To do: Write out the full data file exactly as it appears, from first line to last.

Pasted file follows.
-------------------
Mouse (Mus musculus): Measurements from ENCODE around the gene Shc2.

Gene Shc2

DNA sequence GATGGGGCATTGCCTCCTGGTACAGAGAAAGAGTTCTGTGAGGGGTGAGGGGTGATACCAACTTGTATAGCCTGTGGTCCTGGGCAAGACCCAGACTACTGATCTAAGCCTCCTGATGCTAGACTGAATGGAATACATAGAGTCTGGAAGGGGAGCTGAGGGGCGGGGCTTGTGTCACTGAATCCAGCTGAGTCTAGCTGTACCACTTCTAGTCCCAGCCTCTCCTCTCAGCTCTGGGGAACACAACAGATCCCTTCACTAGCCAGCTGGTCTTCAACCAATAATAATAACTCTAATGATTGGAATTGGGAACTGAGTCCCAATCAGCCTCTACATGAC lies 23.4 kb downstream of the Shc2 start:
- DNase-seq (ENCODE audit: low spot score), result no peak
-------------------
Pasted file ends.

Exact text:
Mouse (Mus musculus): Measurements from ENCODE around the gene Shc2.

Gene Shc2

DNA sequence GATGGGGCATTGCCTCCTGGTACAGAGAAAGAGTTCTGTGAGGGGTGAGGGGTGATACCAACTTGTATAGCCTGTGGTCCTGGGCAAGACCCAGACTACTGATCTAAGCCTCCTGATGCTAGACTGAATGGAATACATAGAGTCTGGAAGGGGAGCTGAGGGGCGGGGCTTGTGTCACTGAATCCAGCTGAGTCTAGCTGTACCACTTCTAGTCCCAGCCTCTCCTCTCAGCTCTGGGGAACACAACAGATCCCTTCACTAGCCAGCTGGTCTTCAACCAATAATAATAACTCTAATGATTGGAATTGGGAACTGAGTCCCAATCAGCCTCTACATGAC lies 23.4 kb downstream of the Shc2 start:
- DNase-seq (ENCODE audit: low spot score), result no peak